14. A book by a female author who uses a male pseudonym: With Blood & Kisses by Richard [Dora] Shattuck (2/23/18)

15. A book you borrowed or was given to you as a gift: The Story of Classic Crime in 100 Books by Martin Edwards [gift from one of my 2017 Secret Santas] (1/23/18)

16. A book by two authors: Murder Out of Turn by Frances & Richard Lockridge (3/27/18)

17. A book by a local author: Catalog of Unabashed Gratitude by Ross Gay (1/11/18)

18. A childhood classic you've never read: The Yellow Fairy Book by Andrew Lang (7/25/18)

19. A book set in the decade you were born: The Stately Home Murder by Catherine Aird [1969--my birth year, in fact] (2/16/18)

20. Book with an ugly cover: The Best from Fantasy & Science Fiction 8th Series by Anthony Boucher (ed) [I think it's ugly because there's SO much yellow--and I'm really not a yellow fan.] (1/28/18) 

21. A book that involves a bookstore or library (Both!): Murder by the Book by Stephen Sheridan (5/8/18)

22. Favorite prompt from 2015, 2016, or 2017 PopSugar Challenges. I would choose 2015's Book with a number in the title:  The Zero Trap by Paula Gosling (4/8/18)

Monday, November 12, 2018

Death & the Dancing Footman

Death & the Dancing Footman (1941) by Ngaio Marsh is one of those Golden Age mystery stand-bys: a murder at a country house party--and in the middle of a snow storm no less. But Marsh gives the standard a slight twist. Jonathan Royal, who by his own reckoning is a stifled artist, has decided to use human beings in a drama of his own contrivance. He has deliberately invited a houseful of guests where each person is at odds with at least one other person (and sometimes more). And he has invited Aubrey Mandrake, a poet dramatist, to be his impartial audience.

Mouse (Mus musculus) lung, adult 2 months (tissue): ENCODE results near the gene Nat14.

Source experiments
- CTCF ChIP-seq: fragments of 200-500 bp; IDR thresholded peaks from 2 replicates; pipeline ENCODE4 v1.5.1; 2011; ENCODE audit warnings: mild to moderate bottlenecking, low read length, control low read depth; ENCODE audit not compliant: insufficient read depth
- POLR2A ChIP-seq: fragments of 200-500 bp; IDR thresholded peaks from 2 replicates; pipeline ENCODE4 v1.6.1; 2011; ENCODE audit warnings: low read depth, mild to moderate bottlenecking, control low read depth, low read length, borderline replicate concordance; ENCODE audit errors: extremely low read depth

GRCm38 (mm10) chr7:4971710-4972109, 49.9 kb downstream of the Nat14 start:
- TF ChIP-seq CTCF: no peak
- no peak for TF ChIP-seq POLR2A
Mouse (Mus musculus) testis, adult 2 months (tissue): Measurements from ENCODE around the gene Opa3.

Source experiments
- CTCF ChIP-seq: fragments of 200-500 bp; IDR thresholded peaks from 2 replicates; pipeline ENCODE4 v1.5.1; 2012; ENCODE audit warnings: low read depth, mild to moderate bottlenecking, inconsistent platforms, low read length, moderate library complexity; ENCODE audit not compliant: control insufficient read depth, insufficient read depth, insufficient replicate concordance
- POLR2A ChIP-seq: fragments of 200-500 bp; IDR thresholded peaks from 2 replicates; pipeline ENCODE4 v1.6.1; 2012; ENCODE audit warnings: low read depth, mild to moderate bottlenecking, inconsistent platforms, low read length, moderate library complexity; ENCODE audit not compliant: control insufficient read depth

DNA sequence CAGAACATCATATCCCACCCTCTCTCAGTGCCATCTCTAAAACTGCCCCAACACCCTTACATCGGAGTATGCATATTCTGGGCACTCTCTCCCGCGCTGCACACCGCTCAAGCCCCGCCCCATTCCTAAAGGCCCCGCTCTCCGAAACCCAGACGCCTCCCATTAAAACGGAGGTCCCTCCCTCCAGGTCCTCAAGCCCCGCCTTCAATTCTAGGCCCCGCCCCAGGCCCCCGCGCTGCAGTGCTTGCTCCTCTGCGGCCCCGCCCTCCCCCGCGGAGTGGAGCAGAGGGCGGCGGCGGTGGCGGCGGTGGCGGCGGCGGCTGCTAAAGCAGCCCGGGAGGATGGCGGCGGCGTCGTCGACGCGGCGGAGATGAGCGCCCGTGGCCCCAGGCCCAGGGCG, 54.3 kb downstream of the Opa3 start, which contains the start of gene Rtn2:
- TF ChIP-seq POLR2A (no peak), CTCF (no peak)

It came to me that human beings could, with a little judicious arrangement, be as carefully "composed" as the figures in a picture. One had only to restrict them a little, confine them within the decent boundaries of a suitable canvas, and they would make a pattern...Of course, the right--how shall I put it?--the right ingredients must be selected, and this was where I came in. I would set my palette with human colours, and the picture would paint itself.